SOCIAL MEDIA MARKETING

It has taken marketers several years to fully understand the importance of and opportunities within the social media landscape, but for the most part today’s Web businesses are all using it in some capacity. That landscape is changing, however, and while the earliest marketing technologies for the social Web were focused on sharing and helping businesses build their brands, we are entering a new phase of social media marketing.

“Fifteen years ago when we were all developing our first websites,” says Diane Buzzeo, CEO of Ability Commerce, “we were doing it so that people could find us and call our 1-800 numbers. Now we have social media to let people know who we are and engage with our brands, and the next step is turning social media into an actual revenue-producing shopping experience.”

Buzzeo’s company has one of the most innovative technologies to achieve that goal, having released its virtual Facebook shopping cart to a handful of e-commerce clients in August 2011. Unlike other Facebook shopping applications, Ability’s virtual “floating” cart allows users to place multiple items in their shopping carts without ever leaving Facebook, but if they do leave the site the items in the cart follow their movements from Facebook to the Web store and vice versa.

“The key is in making those products stay in the cart,” says Buzzeo. “We were adamant when we developed this that we did not want to interrupt that social experience when people are shopping. Facebook doesn’t have a shopping cart or a checkout, but this is a cart that follows you to Facebook and back while preserving all of the items you selected while on Facebook.”

The final piece to the puzzle, says Buzzeo, due for release in October 2011, is an analytics solution that will tell merchants using the cart exactly which placements were made while the user was on Facebook. This may be the second most pressing technological issue for social media marketers behind searching for viable revenue-producing social commerce solutions — measuring and analyzing the volume and ROI of a business’ social interaction with users. To date, no notable industry standards have emerged.

There are numerous players in the social media analytics space, with noticeable differences in technologies, pricing and service. Radian6 is one of the best-known solutions for larger enterprises, as are Buddy Media and Sprout Social, while Postling, HootSuite and Argyle Social are equally popular and worthy choices for smaller and mid-sized businesses.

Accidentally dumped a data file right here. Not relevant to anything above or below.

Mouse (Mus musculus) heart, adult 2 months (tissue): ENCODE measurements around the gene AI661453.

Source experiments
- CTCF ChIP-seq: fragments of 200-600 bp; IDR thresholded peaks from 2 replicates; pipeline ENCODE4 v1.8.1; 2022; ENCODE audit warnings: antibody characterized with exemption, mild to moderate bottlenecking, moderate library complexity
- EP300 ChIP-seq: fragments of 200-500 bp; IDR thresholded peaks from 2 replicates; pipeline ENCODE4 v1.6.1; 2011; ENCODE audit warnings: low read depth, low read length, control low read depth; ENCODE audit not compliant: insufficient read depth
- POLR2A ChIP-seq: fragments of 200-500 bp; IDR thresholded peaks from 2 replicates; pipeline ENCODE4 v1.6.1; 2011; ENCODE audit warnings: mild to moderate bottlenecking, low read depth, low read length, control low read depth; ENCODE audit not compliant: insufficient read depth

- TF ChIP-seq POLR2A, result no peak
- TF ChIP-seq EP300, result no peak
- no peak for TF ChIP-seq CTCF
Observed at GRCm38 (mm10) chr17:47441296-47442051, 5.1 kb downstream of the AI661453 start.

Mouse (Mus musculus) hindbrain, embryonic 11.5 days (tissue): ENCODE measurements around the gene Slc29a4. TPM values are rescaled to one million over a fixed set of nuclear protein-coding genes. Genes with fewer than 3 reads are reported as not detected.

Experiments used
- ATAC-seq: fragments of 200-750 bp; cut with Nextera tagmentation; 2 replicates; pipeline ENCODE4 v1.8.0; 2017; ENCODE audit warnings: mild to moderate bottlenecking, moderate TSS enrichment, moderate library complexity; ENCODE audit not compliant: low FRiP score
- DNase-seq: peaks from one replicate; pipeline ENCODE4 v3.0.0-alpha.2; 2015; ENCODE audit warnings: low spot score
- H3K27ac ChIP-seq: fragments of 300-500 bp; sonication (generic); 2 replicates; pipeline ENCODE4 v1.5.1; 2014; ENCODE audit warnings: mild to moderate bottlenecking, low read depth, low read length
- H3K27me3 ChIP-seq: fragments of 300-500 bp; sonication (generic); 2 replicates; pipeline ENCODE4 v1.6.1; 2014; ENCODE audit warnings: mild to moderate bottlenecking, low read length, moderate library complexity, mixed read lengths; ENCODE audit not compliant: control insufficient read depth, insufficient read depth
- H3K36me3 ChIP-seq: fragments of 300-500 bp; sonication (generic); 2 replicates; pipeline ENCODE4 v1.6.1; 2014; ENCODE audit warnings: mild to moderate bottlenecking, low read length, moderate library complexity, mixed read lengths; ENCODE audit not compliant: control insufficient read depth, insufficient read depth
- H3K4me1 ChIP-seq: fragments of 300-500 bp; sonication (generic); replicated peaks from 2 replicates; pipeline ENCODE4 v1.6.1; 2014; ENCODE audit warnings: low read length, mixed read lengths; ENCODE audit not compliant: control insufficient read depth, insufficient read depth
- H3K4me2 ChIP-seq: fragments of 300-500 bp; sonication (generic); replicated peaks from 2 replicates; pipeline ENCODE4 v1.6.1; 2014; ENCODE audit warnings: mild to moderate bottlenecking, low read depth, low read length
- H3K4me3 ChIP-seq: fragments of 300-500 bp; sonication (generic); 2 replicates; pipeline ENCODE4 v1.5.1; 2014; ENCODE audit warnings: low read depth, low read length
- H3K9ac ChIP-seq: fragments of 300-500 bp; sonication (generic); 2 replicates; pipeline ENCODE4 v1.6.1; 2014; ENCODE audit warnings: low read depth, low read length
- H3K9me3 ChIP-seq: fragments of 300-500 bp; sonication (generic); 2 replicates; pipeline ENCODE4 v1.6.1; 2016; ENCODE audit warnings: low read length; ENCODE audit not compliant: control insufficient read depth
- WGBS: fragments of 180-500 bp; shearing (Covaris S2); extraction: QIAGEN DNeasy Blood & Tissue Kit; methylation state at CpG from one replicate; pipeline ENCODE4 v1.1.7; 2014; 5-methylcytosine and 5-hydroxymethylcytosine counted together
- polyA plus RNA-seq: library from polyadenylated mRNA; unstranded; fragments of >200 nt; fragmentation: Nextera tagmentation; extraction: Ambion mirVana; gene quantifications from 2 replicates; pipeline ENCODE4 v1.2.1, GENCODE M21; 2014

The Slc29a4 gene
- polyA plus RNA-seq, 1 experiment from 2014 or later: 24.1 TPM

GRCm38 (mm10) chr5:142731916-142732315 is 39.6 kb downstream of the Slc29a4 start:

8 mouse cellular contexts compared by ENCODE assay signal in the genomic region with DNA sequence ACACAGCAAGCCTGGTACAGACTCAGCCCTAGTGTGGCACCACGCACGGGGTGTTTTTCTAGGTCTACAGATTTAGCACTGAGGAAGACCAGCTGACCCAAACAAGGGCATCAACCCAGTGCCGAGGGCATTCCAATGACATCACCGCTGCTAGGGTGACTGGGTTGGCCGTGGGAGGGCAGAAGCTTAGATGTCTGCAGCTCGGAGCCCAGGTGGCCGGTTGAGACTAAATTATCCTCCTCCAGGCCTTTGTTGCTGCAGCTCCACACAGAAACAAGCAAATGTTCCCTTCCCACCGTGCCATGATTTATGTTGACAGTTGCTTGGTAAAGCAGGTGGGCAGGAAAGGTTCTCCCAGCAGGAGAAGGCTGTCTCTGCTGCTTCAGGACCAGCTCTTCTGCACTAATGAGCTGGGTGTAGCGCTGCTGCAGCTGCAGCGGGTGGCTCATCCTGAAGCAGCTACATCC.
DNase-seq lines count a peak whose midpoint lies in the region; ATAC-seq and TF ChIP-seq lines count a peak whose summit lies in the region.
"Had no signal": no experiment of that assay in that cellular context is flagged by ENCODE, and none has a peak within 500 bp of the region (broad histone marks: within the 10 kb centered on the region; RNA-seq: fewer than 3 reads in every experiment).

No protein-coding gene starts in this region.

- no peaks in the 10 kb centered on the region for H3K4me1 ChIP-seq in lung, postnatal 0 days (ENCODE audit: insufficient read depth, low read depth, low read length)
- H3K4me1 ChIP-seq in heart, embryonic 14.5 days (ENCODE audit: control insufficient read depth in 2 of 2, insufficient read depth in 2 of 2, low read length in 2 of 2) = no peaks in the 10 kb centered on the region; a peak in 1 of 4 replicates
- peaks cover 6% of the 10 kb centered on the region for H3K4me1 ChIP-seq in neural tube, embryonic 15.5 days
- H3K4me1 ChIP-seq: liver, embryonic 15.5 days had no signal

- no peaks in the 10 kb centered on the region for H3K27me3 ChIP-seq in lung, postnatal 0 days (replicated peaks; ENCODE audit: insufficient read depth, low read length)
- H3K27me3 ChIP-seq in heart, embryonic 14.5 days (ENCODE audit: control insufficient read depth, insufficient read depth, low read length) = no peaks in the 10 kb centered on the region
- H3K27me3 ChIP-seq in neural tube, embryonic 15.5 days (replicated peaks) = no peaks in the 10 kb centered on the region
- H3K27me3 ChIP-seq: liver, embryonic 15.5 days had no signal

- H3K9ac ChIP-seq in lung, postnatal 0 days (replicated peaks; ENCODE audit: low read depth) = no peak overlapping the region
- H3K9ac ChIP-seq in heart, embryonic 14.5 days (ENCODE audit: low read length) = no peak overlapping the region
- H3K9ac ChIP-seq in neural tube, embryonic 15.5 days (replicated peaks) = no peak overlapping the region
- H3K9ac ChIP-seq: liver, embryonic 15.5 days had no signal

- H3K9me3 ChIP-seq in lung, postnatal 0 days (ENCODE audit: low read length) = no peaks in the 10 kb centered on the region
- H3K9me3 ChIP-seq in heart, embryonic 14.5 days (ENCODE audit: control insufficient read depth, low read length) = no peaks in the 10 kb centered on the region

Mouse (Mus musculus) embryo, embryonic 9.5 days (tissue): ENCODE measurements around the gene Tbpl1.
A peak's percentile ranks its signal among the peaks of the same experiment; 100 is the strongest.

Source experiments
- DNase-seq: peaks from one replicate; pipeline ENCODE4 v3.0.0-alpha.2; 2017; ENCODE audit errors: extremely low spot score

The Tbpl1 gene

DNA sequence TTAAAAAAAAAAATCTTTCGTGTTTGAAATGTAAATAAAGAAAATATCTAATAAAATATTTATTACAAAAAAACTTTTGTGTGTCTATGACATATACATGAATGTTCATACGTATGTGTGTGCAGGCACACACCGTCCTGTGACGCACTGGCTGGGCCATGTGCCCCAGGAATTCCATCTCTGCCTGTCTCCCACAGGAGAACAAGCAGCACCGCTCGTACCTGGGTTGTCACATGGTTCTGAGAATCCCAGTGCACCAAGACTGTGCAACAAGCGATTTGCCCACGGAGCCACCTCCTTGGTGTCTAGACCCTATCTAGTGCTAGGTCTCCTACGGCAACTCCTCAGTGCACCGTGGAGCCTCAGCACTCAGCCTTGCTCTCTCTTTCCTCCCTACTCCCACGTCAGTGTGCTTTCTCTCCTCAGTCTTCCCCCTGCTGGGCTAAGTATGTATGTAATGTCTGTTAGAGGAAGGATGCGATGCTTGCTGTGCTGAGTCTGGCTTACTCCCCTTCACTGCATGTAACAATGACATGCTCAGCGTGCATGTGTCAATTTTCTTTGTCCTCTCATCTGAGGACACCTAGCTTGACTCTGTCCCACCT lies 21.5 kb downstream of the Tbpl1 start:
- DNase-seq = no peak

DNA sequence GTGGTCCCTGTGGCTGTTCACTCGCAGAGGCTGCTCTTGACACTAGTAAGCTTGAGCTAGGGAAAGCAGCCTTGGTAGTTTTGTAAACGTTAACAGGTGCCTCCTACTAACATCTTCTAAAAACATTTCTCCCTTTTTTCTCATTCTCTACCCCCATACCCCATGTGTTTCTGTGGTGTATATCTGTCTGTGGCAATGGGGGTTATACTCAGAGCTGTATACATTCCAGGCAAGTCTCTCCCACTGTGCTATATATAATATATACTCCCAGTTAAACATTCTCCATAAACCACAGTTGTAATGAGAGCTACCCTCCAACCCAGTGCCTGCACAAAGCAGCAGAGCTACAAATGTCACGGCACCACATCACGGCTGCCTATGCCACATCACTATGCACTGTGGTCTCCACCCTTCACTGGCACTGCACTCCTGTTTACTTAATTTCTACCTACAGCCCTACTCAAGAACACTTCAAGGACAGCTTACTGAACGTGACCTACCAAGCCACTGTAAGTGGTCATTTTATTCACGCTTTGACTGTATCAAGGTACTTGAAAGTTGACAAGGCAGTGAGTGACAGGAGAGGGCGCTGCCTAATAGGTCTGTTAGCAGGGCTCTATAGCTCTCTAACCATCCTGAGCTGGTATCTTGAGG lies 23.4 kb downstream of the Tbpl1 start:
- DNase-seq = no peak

Most feature analytics only as part of more comprehensive packages that include social media management, customer engagement, social customer relationship management and other services, which may be one reason why we have not yet seen a game-changing analytics technology rise from the pack. Of the most recent entries into the market, the 2011-launched TwentyFeet is a very affordable social statistics aggregator that allows users to monitor accounts from Facebook, Twitter, YouTube, Google Analytics and others to see how key performance indicators are developing over time.

Gigya is another strong option for enterprise-level organizations, though it has been around for some years. The Software as a Service technology integrates online businesses with the top social networks and optimizes each implementation to deliver some of the most measurable social media tracking available today. Gigya’s technology is the choice of corporations such as CBS, Fox Sports, Intuit, Coca-Cola, Home Depot and Turner Networks.

“It’s a real gateway into the social media scene,” says Chris Hauca, vice president of commerce solutions for digital marketing firm Acquity Group. “If you want to plug into all the social sites, you build an integration into their API and they take much more of an activity-based approach to their analytics than other solutions. While others in the space are more concerned with measurement and monitoring, Gigya gives you a real ecommerce- ish, actionable view into the type of activities that are taking place.”

As in the areas of both search and email marketing, fierce competition within the social media marketing space will only serve to drive technology and foster innovation. As it stands right now, the next big breakthroughs are likely to be in the areas of social commerce and social analytics, so be watching those spaces particularly closely.